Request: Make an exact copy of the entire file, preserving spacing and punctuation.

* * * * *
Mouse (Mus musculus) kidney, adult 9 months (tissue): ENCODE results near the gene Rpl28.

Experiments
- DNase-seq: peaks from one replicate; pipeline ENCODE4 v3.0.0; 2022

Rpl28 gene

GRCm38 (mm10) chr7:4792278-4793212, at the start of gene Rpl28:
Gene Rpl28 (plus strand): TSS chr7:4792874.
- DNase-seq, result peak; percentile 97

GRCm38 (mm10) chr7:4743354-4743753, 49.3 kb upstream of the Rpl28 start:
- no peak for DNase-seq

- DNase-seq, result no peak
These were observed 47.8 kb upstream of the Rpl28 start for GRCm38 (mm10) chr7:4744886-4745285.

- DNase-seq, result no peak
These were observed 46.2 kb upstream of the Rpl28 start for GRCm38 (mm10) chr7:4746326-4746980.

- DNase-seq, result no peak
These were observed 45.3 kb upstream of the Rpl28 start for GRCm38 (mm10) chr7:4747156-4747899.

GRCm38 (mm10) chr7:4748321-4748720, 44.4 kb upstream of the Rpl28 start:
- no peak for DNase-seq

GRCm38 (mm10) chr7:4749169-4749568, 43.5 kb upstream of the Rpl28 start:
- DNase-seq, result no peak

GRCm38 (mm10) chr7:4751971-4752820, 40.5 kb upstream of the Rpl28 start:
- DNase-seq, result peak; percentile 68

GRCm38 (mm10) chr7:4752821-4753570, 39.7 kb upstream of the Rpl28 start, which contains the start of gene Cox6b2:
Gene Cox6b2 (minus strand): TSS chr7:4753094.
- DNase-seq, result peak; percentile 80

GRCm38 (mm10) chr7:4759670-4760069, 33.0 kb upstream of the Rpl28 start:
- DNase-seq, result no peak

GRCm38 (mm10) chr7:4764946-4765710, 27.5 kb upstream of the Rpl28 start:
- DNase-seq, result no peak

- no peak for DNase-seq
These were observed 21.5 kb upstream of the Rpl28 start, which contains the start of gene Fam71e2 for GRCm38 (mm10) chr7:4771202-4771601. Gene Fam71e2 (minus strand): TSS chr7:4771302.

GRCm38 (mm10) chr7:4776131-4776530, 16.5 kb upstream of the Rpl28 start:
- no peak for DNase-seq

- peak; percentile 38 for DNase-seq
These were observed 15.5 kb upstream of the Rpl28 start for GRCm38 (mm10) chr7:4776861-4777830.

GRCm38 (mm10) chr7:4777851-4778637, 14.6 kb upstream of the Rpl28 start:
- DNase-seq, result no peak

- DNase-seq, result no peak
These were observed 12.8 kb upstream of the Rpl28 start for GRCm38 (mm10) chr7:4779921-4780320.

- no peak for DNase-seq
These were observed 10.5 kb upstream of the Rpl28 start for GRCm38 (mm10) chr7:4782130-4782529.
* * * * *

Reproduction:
Mouse (Mus musculus) kidney, adult 9 months (tissue): ENCODE results near the gene Rpl28.

Experiments
- DNase-seq: peaks from one replicate; pipeline ENCODE4 v3.0.0; 2022

Rpl28 gene

GRCm38 (mm10) chr7:4792278-4793212, at the start of gene Rpl28:
Gene Rpl28 (plus strand): TSS chr7:4792874.
- DNase-seq, result peak; percentile 97

GRCm38 (mm10) chr7:4743354-4743753, 49.3 kb upstream of the Rpl28 start:
- no peak for DNase-seq

- DNase-seq, result no peak
These were observed 47.8 kb upstream of the Rpl28 start for GRCm38 (mm10) chr7:4744886-4745285.

- DNase-seq, result no peak
These were observed 46.2 kb upstream of the Rpl28 start for GRCm38 (mm10) chr7:4746326-4746980.

- DNase-seq, result no peak
These were observed 45.3 kb upstream of the Rpl28 start for GRCm38 (mm10) chr7:4747156-4747899.

GRCm38 (mm10) chr7:4748321-4748720, 44.4 kb upstream of the Rpl28 start:
- no peak for DNase-seq

GRCm38 (mm10) chr7:4749169-4749568, 43.5 kb upstream of the Rpl28 start:
- DNase-seq, result no peak

GRCm38 (mm10) chr7:4751971-4752820, 40.5 kb upstream of the Rpl28 start:
- DNase-seq, result peak; percentile 68

GRCm38 (mm10) chr7:4752821-4753570, 39.7 kb upstream of the Rpl28 start, which contains the start of gene Cox6b2:
Gene Cox6b2 (minus strand): TSS chr7:4753094.
- DNase-seq, result peak; percentile 80

GRCm38 (mm10) chr7:4759670-4760069, 33.0 kb upstream of the Rpl28 start:
- DNase-seq, result no peak

GRCm38 (mm10) chr7:4764946-4765710, 27.5 kb upstream of the Rpl28 start:
- DNase-seq, result no peak

- no peak for DNase-seq
These were observed 21.5 kb upstream of the Rpl28 start, which contains the start of gene Fam71e2 for GRCm38 (mm10) chr7:4771202-4771601. Gene Fam71e2 (minus strand): TSS chr7:4771302.

GRCm38 (mm10) chr7:4776131-4776530, 16.5 kb upstream of the Rpl28 start:
- no peak for DNase-seq

- peak; percentile 38 for DNase-seq
These were observed 15.5 kb upstream of the Rpl28 start for GRCm38 (mm10) chr7:4776861-4777830.

GRCm38 (mm10) chr7:4777851-4778637, 14.6 kb upstream of the Rpl28 start:
- DNase-seq, result no peak

- DNase-seq, result no peak
These were observed 12.8 kb upstream of the Rpl28 start for GRCm38 (mm10) chr7:4779921-4780320.

- no peak for DNase-seq
These were observed 10.5 kb upstream of the Rpl28 start for GRCm38 (mm10) chr7:4782130-4782529.